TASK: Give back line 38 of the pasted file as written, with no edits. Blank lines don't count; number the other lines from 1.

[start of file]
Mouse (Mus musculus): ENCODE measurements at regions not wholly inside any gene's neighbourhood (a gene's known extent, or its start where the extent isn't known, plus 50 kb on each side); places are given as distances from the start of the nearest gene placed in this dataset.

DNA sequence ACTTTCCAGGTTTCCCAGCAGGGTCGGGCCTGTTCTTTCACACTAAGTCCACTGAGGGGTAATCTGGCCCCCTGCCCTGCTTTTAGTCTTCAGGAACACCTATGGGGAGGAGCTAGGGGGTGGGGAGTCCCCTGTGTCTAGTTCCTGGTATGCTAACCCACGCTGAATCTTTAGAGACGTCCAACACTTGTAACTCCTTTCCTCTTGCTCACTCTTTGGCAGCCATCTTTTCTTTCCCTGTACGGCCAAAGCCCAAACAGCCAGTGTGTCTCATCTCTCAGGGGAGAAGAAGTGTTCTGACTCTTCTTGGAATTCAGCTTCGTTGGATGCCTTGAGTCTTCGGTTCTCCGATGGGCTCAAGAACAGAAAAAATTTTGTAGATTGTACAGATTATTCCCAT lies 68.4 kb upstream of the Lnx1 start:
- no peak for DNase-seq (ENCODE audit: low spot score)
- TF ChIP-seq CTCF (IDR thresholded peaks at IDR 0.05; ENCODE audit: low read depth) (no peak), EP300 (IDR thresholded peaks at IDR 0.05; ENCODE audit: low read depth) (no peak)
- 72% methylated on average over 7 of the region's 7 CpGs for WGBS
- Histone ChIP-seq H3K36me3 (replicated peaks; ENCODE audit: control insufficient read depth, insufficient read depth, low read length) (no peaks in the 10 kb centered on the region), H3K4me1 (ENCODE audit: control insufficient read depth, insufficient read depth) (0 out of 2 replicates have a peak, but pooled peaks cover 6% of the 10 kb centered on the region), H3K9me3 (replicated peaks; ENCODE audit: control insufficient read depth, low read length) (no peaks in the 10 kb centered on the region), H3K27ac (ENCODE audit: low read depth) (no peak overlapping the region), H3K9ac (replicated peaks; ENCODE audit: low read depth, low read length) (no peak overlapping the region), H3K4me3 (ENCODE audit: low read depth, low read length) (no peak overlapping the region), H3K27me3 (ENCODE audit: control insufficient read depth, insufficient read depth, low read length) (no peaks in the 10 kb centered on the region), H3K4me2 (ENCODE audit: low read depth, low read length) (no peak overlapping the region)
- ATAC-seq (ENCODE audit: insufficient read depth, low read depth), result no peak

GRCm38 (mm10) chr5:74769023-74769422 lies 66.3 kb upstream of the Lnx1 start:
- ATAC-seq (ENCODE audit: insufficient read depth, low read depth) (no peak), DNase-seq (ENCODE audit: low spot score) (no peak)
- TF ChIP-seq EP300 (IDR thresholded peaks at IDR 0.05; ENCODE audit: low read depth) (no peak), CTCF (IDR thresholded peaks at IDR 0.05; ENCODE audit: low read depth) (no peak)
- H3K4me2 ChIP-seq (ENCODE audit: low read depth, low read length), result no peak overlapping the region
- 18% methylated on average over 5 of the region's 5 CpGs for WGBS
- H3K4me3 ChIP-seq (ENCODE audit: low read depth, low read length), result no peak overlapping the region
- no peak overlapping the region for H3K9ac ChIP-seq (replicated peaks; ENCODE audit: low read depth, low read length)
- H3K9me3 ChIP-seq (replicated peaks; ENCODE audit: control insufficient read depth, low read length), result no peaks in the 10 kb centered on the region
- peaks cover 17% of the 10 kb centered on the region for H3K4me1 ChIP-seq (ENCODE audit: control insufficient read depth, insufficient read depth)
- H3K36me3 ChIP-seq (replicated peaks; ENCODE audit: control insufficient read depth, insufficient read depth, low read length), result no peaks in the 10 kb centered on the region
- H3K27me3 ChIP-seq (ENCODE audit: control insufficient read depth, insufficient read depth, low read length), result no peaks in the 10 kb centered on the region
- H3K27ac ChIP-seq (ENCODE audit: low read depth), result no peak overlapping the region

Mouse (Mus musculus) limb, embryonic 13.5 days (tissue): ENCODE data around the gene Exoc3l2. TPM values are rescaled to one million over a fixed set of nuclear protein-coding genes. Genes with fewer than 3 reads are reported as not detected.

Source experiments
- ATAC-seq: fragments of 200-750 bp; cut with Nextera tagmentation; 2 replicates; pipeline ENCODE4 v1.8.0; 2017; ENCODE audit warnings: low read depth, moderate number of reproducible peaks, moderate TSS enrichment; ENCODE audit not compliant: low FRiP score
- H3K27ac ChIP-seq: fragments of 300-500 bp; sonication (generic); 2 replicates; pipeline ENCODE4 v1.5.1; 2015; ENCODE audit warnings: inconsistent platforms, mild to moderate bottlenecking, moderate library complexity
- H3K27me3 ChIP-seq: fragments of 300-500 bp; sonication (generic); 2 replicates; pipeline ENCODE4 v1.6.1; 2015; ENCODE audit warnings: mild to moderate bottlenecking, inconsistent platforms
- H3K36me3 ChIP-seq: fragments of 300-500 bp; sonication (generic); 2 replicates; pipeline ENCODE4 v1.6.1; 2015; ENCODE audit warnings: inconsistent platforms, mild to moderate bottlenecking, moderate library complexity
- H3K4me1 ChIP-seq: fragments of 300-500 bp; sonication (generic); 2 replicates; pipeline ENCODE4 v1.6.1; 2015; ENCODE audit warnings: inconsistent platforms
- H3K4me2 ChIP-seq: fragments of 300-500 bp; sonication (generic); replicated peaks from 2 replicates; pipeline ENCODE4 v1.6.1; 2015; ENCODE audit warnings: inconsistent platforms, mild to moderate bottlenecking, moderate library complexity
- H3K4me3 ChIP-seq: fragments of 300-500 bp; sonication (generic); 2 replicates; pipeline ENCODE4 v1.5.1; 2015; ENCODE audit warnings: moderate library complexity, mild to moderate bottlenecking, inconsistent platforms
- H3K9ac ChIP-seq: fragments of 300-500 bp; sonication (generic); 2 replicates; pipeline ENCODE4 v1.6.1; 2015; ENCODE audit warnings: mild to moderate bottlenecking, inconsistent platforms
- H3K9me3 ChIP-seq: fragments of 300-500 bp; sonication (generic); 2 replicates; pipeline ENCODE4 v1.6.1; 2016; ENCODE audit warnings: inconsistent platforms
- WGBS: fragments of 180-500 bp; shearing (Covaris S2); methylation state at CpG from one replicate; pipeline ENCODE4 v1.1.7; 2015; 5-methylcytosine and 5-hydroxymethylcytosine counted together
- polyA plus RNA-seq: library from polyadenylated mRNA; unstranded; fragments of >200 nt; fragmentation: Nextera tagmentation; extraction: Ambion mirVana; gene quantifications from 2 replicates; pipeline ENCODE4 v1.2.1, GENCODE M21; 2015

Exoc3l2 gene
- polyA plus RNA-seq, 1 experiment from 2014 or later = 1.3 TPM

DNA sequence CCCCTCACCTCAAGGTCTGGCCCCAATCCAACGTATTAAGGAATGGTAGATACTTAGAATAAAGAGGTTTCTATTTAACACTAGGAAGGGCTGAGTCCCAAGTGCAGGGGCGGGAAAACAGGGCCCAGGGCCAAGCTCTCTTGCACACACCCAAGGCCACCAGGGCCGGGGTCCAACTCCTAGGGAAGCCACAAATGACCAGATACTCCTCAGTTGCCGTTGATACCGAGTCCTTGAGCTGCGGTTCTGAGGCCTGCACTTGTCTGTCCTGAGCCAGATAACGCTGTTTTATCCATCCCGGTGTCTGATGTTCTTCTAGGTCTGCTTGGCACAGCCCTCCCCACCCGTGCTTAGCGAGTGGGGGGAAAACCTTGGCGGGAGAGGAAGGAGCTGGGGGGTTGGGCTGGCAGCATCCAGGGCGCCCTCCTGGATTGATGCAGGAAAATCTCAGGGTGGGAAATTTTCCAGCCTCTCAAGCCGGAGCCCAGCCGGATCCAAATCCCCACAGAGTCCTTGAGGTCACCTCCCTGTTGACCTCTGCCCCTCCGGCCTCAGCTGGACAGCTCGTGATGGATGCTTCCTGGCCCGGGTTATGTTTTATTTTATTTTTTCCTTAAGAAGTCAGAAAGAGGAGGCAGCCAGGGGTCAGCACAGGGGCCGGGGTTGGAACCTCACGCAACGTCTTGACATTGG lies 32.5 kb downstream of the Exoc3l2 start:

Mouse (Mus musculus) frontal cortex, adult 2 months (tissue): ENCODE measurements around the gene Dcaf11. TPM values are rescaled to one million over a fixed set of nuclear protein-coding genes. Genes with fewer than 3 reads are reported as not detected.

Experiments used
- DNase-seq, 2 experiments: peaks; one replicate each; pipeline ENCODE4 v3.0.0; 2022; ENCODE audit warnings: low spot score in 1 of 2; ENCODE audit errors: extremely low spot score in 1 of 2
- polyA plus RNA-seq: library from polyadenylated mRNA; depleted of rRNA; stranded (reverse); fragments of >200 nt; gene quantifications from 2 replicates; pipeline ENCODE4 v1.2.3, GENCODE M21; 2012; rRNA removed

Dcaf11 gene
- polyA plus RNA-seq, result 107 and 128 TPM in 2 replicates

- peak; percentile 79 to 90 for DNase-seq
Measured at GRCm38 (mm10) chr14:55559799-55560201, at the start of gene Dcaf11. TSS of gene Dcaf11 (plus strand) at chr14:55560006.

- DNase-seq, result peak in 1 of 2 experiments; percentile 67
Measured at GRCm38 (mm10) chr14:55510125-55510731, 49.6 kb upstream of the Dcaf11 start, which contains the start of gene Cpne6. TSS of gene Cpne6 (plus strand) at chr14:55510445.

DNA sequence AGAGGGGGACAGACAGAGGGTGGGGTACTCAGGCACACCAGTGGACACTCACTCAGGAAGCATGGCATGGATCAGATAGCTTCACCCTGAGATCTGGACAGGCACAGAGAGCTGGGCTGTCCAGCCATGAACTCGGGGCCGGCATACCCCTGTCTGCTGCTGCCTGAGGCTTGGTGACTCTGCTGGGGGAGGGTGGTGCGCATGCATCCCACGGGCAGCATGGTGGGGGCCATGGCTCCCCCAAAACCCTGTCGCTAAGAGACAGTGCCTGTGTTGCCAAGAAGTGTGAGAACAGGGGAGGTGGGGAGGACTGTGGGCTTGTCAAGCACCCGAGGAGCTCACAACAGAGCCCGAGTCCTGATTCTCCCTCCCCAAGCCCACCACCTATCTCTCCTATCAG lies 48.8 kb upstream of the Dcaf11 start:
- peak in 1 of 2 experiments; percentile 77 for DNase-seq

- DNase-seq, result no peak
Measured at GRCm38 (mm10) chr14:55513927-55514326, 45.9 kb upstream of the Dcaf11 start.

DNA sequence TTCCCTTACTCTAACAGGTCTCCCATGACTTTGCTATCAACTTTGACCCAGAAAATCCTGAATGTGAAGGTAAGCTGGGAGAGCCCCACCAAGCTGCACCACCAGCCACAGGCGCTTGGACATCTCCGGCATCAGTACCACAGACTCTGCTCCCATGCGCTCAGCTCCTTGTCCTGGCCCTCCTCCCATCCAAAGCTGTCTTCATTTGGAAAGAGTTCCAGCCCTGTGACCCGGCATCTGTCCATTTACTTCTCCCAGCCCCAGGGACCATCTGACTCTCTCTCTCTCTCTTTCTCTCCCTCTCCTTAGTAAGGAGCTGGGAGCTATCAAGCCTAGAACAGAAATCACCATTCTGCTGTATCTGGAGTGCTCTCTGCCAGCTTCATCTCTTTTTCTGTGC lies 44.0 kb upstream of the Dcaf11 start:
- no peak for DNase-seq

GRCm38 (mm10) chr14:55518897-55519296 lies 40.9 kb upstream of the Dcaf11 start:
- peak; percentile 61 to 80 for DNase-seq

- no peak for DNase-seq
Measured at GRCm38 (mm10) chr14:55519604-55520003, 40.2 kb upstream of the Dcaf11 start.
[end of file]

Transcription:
- DNase-seq, 2 experiments: peaks; one replicate each; pipeline ENCODE4 v3.0.0; 2022; ENCODE audit warnings: low spot score in 1 of 2; ENCODE audit errors: extremely low spot score in 1 of 2